A history that is indeed a storied one, crafted over several centuries and comprised in and of a plethora of influences. My choice of words here, storied, is precise and careful, in that I mean it both as a noun but, too, verb. Atlantan history is one of deconstruction and reconstruction where, the goal of the Atlantan historian, and perhaps the much broader American one, may be to allude to a history of peace and triumph over transgression. They who are dedicated to life as it could be, at the expense of such an allusion, know and say differently. It is a history of revelation brought forth to those who fear what might be revealed. This is where the Atlantan artist lives. 

        The Atlantan artist represents and lives within the cleansing fire from which the Phoenix – resurgens - draws its mythology. Where the politician may conjure the city as one “too busy to hate,” the Atlantan artist knows, and must make known, that the catalogue of anti-Black violence and oppression from which Atlanta was forged and functions within – yes, today - says otherwise. The very landscape being a calculated amalgamation of theory and practice laced with the ruins of intention. I offer an artistic corrective:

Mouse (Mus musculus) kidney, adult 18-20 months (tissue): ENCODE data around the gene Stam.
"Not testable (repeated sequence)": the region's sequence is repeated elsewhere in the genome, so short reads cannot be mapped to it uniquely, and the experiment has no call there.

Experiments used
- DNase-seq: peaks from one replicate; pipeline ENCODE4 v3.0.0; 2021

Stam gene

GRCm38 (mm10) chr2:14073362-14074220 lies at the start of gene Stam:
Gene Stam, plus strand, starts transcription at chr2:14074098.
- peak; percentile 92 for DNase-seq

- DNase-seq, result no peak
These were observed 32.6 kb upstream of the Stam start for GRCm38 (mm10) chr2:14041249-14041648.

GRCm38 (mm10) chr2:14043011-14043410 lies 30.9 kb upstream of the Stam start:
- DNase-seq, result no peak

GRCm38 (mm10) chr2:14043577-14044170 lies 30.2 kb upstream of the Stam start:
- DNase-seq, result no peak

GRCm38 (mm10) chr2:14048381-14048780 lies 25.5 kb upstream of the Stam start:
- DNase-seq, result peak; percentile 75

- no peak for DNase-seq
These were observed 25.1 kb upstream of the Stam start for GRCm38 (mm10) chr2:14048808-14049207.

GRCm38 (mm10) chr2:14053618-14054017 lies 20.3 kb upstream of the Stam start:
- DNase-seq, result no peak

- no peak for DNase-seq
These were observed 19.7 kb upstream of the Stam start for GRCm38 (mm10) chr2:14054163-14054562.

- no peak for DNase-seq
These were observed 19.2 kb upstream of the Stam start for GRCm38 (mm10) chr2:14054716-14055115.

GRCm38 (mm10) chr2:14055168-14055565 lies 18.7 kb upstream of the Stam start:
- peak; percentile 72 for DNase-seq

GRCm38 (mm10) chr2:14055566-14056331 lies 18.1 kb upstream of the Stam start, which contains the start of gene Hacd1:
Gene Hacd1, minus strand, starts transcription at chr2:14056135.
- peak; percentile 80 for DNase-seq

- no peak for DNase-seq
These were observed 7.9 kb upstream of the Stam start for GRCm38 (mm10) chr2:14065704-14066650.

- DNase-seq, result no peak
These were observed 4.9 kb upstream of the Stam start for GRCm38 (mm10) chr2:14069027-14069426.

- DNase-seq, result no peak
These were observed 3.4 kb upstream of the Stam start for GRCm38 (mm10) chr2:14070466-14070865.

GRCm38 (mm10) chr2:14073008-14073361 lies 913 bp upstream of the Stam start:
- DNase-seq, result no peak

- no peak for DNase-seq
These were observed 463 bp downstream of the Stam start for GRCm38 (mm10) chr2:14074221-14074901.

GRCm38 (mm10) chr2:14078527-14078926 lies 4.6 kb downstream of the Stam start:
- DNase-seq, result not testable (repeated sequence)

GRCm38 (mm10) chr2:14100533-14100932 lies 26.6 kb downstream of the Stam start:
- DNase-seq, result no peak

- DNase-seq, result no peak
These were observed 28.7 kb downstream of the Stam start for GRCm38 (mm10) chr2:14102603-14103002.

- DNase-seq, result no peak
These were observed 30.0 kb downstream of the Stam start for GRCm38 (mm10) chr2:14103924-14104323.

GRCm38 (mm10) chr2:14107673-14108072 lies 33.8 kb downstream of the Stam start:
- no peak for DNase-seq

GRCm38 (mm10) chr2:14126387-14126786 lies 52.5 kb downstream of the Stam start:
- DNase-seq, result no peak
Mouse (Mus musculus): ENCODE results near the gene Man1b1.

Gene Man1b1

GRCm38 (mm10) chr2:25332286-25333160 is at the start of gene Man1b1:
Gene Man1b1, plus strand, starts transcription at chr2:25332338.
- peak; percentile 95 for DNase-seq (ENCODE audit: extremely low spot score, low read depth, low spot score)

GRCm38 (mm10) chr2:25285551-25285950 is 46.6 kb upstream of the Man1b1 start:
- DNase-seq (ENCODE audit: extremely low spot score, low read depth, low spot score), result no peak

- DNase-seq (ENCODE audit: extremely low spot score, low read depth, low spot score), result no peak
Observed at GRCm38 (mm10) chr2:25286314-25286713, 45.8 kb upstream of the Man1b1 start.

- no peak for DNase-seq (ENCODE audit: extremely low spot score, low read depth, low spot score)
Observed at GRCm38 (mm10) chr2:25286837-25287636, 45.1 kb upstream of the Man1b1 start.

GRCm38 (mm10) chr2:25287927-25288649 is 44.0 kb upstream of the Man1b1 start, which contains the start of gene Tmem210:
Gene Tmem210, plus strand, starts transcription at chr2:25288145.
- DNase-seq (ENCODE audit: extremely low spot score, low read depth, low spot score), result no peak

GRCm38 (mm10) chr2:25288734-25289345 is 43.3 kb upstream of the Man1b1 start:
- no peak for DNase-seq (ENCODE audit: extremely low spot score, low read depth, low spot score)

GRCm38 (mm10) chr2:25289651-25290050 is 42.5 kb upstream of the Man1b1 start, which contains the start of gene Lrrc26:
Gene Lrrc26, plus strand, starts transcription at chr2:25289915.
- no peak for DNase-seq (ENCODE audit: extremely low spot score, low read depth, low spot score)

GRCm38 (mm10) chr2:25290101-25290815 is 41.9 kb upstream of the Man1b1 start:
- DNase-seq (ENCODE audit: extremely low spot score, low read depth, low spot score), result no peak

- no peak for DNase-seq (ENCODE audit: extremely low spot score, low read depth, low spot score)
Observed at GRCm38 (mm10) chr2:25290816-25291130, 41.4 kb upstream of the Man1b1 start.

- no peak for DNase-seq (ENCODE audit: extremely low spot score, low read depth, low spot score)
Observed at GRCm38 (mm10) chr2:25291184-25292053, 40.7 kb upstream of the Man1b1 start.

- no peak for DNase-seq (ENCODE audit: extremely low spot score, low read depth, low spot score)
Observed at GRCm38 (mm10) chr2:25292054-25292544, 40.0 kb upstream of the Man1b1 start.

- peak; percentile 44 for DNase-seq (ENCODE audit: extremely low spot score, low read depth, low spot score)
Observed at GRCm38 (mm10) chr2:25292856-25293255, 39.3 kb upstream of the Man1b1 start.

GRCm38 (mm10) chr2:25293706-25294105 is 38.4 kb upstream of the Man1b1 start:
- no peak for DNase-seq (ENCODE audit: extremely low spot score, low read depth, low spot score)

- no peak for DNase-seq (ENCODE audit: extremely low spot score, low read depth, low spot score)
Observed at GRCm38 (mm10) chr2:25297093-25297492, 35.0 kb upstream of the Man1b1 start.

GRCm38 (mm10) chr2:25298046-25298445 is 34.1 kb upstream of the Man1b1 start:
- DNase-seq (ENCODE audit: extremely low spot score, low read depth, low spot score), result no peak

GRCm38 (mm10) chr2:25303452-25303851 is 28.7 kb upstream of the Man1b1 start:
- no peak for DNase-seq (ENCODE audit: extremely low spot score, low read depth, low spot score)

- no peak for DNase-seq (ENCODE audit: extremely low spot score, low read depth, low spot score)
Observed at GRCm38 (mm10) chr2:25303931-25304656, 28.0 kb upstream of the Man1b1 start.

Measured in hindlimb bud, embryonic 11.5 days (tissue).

“Atlanta, the city too busy to [recognize and articulate the] hate [from which she was, and is forged]”


      I speak of landscapes. Looking to Meechie and Toosie who, through dance (more times than not to Atlantan based trap music), give the landscape new meaning. A better researcher than I can speak the possibilities of revelation and resuscitation through dance into conversation with the music one dances to. However, the questions here may be: what is revealed through their dancing to trap music – an overt expression of Negritude and daily life on the underside of Atlantan intentions - in gentrified areas? The poor historian may see, merely, a neat construction, where on the other hand Meechie and Toosie know that every “hit,” every swaying of shoulders aligned perfectly with the aims of the lyricist and producer, dances anew the narrative of the ground it takes place upon.